Disclosure: Dr. Hillman has served in a consulting or advisory role for Celgene, Gilead Sciences, Pharmacyclics, and Roche, has received honoraria from Celgene, Genzyme, GlaxoSmithKline, and Roche, and has received research funding from Genzyme, GlaxoSmithKline, and Roche. Dr. Byrd has received research funding from Pharmacyclics. Dr. Jaglowski reported no potential conflicts of interest. Dr. Topp has served in a consulting or advisory role for Micromet. Dr. Jabbour has served in a consulting or advisory role for Pfizer.
1. Byrd JC, Furman RR, Coutre SE, et al: The Bruton’s tyrosine kinase inhibitor PCI-32765 in treatment-naive chronic lymphocytic leukemia patients: Interim results of a phase Ib/II study. 2012 ASCO Annual Meeting. Abstract 6507. Presented June 4, 2012.
2. O’Brien S, Burger JA, Blum KA, et al: The Bruton’s tyrosine kinase inhibitor PCI-32765 induces durable responses in relapsed or refractory chronic lymphocytic leukemia/small lymphocytic lymphoma: Follow-up of a phase Ib/II study. 53rd American Society of Hematology Annual Meeting. Abstract 983. Presented December 13, 2011.
3. Jaglowski SM, Jones JA, Flynn JM, et al: A phase Ib/II study evaluating activity and tolerability of BTK inhibitor PCI-32765 and ofatumumab in patients with chronic lymphocytic leukemia/small lymphocytic lymphoma and related diseases. 2012 ASCO Annual Meeting. Abstract 6508. Presented June 4, 2012.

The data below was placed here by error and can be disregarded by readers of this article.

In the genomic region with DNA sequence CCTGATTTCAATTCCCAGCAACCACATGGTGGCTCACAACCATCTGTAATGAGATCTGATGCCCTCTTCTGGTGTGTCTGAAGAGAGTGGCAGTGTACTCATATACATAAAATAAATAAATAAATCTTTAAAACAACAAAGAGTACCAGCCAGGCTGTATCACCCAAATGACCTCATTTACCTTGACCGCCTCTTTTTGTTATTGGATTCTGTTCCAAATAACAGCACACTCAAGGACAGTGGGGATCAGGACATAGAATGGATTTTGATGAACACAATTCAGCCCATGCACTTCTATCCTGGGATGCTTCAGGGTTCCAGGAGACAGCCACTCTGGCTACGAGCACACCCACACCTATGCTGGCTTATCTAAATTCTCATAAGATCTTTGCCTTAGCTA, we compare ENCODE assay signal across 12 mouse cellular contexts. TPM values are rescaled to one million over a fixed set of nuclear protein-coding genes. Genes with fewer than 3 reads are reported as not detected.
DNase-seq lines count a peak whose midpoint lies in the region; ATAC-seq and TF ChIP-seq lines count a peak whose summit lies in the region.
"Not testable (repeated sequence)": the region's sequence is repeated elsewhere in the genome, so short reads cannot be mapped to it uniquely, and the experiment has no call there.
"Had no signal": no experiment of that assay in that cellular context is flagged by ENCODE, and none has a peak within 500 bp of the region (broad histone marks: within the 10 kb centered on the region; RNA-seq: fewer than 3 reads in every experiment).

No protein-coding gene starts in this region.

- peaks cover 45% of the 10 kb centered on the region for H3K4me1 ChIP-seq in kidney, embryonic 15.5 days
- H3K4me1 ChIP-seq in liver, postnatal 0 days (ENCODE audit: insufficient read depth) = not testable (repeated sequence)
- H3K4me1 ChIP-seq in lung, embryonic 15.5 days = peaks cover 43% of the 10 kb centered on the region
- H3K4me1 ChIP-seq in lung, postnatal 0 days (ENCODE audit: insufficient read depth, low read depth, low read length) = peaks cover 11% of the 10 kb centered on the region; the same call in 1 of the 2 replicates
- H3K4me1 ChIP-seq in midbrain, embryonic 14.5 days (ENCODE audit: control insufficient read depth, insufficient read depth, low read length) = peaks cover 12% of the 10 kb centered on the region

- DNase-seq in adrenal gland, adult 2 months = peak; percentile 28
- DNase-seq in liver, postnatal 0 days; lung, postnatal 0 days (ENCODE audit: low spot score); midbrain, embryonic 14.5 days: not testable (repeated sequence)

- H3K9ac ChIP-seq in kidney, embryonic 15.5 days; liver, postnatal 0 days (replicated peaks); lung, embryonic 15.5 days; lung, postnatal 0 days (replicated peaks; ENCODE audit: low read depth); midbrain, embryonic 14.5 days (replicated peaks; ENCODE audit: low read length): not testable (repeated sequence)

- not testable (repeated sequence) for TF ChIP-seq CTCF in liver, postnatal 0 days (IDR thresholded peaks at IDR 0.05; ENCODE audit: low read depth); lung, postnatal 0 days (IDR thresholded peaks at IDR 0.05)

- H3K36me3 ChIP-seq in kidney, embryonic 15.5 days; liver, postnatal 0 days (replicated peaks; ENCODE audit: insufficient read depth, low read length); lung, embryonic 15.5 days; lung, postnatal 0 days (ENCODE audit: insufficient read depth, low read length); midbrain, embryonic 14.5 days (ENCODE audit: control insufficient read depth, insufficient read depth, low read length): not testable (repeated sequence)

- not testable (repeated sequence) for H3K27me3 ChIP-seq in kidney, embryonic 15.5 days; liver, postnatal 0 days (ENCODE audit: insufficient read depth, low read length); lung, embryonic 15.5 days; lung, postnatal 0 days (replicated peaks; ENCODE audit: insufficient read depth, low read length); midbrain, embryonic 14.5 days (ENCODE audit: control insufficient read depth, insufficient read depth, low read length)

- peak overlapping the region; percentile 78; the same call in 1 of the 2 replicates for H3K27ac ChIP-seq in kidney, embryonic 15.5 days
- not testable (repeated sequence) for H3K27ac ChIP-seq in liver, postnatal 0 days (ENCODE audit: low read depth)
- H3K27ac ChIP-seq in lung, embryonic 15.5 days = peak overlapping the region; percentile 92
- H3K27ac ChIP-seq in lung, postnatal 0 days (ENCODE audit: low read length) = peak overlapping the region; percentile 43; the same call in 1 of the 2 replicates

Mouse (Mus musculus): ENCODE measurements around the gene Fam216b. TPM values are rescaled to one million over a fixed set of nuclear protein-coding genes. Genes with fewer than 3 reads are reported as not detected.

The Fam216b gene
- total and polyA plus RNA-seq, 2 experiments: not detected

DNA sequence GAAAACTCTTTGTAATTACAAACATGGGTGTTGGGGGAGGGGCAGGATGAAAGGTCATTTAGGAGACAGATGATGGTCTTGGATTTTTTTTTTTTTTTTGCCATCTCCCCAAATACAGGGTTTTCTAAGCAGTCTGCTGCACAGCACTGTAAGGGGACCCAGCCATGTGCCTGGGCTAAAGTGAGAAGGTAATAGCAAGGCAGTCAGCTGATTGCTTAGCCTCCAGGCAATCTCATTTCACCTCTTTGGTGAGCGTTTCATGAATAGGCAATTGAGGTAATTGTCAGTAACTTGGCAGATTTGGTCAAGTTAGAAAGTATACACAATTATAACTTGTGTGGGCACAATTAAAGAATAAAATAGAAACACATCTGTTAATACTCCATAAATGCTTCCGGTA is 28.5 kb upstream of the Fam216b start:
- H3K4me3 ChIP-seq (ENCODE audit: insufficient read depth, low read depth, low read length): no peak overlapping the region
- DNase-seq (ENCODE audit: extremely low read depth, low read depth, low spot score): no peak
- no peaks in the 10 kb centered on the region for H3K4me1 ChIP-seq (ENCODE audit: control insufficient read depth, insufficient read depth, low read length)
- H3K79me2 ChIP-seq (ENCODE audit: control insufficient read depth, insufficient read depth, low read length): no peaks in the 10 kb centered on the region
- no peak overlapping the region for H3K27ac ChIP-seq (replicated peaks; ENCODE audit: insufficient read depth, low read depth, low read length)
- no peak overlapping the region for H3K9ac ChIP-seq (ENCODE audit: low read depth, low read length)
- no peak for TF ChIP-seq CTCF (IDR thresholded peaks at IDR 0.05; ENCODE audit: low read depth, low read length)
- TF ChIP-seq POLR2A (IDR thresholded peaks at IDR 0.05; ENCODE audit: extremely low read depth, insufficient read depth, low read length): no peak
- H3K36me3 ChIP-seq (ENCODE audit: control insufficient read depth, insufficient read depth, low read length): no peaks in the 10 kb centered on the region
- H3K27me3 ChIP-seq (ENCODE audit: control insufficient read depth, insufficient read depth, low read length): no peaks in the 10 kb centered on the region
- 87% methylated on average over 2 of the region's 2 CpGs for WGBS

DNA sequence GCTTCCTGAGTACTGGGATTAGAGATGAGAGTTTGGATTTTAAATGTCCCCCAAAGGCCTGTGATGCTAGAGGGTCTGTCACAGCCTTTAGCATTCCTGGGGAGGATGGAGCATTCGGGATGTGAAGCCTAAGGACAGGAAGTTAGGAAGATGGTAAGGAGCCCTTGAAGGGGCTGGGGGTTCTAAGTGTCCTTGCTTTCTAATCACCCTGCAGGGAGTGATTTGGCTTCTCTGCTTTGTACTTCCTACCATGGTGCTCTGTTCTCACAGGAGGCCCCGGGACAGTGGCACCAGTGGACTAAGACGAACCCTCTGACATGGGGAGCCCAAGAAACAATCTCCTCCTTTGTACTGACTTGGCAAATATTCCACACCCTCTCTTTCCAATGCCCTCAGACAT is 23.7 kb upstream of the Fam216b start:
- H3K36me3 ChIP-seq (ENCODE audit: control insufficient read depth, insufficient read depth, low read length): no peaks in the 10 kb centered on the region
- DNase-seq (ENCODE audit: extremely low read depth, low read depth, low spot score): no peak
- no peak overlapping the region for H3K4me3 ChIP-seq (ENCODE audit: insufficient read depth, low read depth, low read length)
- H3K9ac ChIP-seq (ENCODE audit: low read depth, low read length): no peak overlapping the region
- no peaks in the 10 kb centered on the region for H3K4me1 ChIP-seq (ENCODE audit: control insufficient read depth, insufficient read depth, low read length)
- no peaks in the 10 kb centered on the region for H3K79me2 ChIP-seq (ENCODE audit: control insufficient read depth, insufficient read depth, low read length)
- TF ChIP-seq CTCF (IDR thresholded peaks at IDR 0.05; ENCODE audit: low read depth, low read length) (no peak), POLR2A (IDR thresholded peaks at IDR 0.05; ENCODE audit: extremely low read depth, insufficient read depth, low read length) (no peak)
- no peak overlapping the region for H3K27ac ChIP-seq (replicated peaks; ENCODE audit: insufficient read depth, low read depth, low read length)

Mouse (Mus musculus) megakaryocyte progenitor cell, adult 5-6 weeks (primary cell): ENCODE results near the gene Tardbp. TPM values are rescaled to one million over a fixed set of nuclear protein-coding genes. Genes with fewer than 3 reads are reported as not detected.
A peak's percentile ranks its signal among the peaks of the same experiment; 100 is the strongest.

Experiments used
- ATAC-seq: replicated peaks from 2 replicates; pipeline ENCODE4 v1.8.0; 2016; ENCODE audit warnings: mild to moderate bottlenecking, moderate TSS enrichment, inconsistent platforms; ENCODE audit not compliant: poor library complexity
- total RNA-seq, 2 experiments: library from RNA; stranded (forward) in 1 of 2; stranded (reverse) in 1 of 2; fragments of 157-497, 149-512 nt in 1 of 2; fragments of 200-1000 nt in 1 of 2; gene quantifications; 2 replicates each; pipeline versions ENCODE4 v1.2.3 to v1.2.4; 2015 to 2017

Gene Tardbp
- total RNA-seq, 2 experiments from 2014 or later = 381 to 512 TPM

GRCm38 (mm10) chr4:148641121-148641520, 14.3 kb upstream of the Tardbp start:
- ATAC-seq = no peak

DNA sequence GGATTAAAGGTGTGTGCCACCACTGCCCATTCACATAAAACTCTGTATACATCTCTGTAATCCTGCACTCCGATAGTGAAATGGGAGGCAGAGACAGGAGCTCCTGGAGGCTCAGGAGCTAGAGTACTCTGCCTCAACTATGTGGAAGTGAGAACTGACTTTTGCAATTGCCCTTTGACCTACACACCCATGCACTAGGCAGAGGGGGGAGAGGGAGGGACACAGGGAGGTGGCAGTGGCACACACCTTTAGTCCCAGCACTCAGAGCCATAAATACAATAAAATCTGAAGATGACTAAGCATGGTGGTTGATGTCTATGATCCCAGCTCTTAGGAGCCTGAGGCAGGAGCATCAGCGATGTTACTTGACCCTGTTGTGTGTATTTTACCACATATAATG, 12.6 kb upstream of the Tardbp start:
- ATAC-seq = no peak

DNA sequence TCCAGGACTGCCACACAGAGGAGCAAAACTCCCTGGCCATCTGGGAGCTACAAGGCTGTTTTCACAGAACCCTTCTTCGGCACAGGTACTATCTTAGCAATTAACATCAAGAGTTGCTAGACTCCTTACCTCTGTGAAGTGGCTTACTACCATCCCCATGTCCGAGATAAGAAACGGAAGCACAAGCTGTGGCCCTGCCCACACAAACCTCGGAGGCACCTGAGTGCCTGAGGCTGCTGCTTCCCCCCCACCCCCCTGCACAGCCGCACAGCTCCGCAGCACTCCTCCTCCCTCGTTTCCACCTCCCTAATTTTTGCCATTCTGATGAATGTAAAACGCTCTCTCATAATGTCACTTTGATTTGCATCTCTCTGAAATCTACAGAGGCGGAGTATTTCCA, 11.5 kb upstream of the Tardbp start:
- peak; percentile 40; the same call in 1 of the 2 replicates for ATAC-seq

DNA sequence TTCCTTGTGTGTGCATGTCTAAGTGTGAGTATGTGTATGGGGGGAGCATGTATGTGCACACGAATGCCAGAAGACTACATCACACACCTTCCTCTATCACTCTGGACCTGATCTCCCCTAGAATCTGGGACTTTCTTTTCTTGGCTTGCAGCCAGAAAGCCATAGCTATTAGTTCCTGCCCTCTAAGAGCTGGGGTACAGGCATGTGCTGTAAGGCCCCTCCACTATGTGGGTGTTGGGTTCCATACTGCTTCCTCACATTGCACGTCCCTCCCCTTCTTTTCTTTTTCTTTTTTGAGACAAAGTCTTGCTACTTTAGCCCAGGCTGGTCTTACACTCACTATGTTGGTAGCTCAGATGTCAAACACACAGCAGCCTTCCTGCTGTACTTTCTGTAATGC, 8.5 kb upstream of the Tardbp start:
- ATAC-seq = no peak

4. Topp M, Goekbuget N, Zugmaier G, et al: Effect of anti-CD19 BiTE blinatumomab on complete remission rate and overall survival in adult patients with relapsed/refractory B-precursor ALL. 2012 ASCO Annual Meeting. Abstract 6500. Presented June 4, 2012.
5. Jabbour E, O’Brien SM, Thomas DA, et al: Inotuzumab ozogamycin, a CD22 monoclonal antibody conjugated to calecheamicin, given weekly, for refractory-relapse acute lymphocytic leukemia. 2012 ASCO Annual Meeting. Abstract 6501. Presented June 4, 2012.
The findings in chronic lymphocytic leukemia (CLL) were discussed by Constantine S. Tam, MBBS, MD, of St. Vincent’s Hospital in Melbourne, Australia, who observed, “There is a long list of novel agents in CLL. I think some of the most promising are those targeting the B-cell receptor pathway. This...
Bruno C. Medeiros, MD, of Stanford University School of Medicine, Palo Alto, commented, “It’s clear to say that new treatment strategies are needed for adults with [acute lymphocytic leukemia (ALL)] to improve outcomes of relapsed disease and to prevent relapses to begin with.”
He noted that while ...